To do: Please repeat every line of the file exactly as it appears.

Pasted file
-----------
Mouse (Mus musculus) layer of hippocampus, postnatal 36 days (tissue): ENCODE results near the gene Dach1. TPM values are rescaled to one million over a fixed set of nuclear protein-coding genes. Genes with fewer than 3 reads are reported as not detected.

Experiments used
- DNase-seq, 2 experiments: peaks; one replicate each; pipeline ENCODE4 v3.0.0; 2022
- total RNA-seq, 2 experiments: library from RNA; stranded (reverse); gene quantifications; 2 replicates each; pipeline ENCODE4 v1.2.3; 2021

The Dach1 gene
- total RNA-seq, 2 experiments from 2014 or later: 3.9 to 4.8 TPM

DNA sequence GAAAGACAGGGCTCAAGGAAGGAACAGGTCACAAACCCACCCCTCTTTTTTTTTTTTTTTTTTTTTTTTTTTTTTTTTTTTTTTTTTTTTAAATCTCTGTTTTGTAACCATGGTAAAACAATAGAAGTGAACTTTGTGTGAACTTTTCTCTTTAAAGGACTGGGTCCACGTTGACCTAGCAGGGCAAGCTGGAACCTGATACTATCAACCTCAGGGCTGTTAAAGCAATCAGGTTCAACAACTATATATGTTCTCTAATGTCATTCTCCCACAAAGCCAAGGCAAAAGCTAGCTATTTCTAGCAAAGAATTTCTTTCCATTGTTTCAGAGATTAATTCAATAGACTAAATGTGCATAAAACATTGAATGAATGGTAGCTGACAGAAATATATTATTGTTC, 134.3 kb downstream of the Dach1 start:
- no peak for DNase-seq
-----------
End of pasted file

Mouse (Mus musculus) layer of hippocampus, postnatal 36 days (tissue): ENCODE results near the gene Dach1. TPM values are rescaled to one million over a fixed set of nuclear protein-coding genes. Genes with fewer than 3 reads are reported as not detected.

Experiments used
- DNase-seq, 2 experiments: peaks; one replicate each; pipeline ENCODE4 v3.0.0; 2022
- total RNA-seq, 2 experiments: library from RNA; stranded (reverse); gene quantifications; 2 replicates each; pipeline ENCODE4 v1.2.3; 2021

The Dach1 gene
- total RNA-seq, 2 experiments from 2014 or later: 3.9 to 4.8 TPM

DNA sequence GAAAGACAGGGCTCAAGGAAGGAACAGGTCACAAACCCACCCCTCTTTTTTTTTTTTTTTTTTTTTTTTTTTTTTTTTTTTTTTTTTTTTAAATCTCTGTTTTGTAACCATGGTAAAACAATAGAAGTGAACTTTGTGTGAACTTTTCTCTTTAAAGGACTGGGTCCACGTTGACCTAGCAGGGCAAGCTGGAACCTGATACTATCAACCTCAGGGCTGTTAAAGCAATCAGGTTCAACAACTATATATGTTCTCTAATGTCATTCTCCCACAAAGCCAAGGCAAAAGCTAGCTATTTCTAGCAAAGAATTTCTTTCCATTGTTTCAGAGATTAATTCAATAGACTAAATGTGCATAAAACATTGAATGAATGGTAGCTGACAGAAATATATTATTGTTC, 134.3 kb downstream of the Dach1 start:
- no peak for DNase-seq